Seven ways to simplify screen media selection

By |  October 17, 2022
Alex Caruana


Employee safety is top of mind for plant managers and executives – and rightly so.

In the aggregate industry, there is always potential for workplace injuries with heavy machinery and moving parts. With this in mind, here is a list of safety checks employees should conduct with screening systems.


1. Lock, tag and try. If employees are performing work on screens, lock them out along with their feed and discharge conveyors. It’s key to try the start button after locking out to make sure employees have the right units. If employees are not sure where to lock out, there’s usually a plant diagram in the electrical room – or someone will be happy to show how well they know the plant to help out.

2. Keep it quiet. Synthetic media operates at around 95 decibels. This contributes to screen media safety with less risk of hearing loss and better perception and awareness of what’s happening around the plant.

3. Lighten up. Changing punch plate or wire cloth can be quite the task. It’s large, heavy and unruly to handle. If employees haven’t done it before, think of moving a 4-ft. x 8-ft. section of sharp, heavy, floppy metal inches from the edge of a machine while balancing on 1/2-in.-wide rails with openings below.

Unless employees are heavy-lifting ballerinas, this is no fun. Modular media, however, is an alternative. One person can change a localized area away from fall hazards without creating large open spaces to fall through.

Noise will vary depending on the type of screen media operators select. Photo: Polydeck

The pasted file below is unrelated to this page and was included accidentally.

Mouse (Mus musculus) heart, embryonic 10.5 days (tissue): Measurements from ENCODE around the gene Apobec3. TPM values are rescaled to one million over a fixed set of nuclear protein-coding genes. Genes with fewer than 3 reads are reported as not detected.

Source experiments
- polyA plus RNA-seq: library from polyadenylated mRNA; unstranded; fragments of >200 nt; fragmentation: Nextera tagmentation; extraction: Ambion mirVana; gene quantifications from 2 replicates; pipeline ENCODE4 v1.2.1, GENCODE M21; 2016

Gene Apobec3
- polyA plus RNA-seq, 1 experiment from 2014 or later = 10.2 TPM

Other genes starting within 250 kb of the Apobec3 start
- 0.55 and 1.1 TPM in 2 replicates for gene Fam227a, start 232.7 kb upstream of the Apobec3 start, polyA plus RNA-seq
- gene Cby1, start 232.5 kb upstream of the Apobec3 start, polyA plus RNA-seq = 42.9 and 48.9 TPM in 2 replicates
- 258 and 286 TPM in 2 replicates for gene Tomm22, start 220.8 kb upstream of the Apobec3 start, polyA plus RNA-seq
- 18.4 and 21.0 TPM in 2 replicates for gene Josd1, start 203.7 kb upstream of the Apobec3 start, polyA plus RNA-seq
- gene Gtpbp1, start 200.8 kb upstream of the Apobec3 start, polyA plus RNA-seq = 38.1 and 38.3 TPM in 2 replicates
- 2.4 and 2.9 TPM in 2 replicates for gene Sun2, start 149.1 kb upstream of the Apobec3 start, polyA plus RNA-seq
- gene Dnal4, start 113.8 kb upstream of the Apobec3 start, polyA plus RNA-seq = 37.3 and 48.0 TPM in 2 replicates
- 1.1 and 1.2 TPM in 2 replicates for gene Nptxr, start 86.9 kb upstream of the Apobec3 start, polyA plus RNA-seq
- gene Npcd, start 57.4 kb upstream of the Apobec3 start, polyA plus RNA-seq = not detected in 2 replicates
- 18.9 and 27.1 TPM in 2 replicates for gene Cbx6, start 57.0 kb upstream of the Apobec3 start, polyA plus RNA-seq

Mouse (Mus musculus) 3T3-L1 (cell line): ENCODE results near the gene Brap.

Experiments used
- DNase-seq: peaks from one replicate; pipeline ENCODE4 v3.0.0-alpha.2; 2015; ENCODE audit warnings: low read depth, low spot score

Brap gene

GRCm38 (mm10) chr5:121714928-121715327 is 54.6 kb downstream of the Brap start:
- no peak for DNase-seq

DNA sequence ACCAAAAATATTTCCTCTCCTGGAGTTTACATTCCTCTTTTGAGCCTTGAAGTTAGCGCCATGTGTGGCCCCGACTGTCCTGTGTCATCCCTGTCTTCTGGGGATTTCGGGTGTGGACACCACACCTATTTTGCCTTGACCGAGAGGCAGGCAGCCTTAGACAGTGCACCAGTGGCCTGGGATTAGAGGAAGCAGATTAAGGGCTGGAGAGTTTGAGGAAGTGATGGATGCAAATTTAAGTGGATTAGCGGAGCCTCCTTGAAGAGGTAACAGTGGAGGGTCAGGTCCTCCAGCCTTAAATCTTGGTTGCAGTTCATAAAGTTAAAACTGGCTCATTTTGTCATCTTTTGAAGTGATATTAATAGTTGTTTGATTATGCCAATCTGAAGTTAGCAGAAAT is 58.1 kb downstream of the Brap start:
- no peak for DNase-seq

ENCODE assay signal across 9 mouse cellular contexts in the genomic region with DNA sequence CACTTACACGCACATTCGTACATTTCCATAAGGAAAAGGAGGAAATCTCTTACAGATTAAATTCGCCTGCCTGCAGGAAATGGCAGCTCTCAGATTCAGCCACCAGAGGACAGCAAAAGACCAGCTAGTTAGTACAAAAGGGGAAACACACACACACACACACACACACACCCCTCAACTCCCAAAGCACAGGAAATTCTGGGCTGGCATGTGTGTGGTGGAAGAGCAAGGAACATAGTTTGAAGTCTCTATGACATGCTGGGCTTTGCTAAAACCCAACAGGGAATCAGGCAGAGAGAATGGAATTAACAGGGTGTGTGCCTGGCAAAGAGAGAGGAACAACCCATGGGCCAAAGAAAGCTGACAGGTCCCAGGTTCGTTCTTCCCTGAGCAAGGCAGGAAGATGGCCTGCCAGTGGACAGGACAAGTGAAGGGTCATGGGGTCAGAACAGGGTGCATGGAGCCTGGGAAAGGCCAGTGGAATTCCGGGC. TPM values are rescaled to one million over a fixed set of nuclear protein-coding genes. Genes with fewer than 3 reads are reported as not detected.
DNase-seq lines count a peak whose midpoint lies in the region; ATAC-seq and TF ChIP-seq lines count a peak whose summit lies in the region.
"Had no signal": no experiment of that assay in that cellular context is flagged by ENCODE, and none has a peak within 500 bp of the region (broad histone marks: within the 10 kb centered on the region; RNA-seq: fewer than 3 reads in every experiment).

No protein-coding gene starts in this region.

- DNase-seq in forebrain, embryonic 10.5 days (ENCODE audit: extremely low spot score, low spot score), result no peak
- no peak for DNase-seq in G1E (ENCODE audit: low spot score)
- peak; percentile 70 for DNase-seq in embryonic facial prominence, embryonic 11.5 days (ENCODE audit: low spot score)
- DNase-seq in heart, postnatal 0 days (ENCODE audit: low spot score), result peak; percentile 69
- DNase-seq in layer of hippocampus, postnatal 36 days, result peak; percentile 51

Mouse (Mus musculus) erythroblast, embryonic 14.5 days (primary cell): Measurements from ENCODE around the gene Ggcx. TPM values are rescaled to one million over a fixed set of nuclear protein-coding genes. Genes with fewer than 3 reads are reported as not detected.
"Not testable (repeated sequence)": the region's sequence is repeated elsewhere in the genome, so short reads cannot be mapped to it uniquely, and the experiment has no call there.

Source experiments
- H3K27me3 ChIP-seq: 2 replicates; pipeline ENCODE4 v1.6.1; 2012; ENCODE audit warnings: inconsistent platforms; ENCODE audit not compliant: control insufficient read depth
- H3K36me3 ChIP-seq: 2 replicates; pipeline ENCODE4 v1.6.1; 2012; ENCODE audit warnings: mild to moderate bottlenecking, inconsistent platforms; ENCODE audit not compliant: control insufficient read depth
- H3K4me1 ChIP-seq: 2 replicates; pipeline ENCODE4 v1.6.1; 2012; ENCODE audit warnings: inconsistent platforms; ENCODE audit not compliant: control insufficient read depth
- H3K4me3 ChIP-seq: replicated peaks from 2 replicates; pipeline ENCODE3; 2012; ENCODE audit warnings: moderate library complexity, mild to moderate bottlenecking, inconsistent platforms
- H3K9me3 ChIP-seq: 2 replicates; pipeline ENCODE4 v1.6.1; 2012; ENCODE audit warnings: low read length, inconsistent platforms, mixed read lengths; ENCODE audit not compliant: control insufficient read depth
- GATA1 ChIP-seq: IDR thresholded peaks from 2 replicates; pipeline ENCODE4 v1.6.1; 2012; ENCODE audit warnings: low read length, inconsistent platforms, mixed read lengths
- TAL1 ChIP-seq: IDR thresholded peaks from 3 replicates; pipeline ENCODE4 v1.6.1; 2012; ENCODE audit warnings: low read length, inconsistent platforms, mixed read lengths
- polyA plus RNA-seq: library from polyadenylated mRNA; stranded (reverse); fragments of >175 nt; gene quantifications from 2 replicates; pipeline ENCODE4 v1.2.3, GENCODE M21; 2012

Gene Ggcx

Noise will vary depending on the type of screen media operators select. Photo: Polydeck

4. Make it last. It’s no secret that changing screens isn’t fun. So why do it any more frequently than necessary? 

One reason is safety. Place heavy-duty screen media in impact zones and lighter formats in the flow path. This will even out the longest-lasting options along the screen media’s surface and drastically reduce the workload, as well as exposure to maintenance hazards. 

No matter what screen media operators use, options are available for heavy- and light-duty formats to balance wear with open area and throughput.

5. Keep cool. Fire hazards are a reality around screens. Gum rubber chute liners and cast-in-place media and liners are susceptible to starting fires. While all synthetics burn when continuously exposed to flames, options are out there to reduce the risk of fires and ensure screen media safety. Injection-molded media frequently allows a piece of hot steel to simply drop through, for example.

If operators are doing hot work around synthetics, make sure the fire watch includes someone who can see below the work – and not just the workers above who are likely focused on their immediate point of work.

6. Dust it off. Keeping dust down is important to the safety of site staff and neighbors.

Dust can easily blind screens. There’s a multitude of wire and synthetic choices to handle wet, sticky material on screens. Using the right screen media to deal with blinding from dust suppression ensures operators are not sending employees into screens for nasty cleanup jobs as a result of trying to improve their screen media safety in the first place.

7. Make it simple. Make screens simple and easy to deal with. This ensures when it’s time to work on them, it’s likely to get done quicker and more accurately. Simplifying screens with modular media also allows operators to focus on higher-priority tasks like plant automation, optimization and better mine planning.

Alex Caruana is aggregate territory manager at Polydeck.

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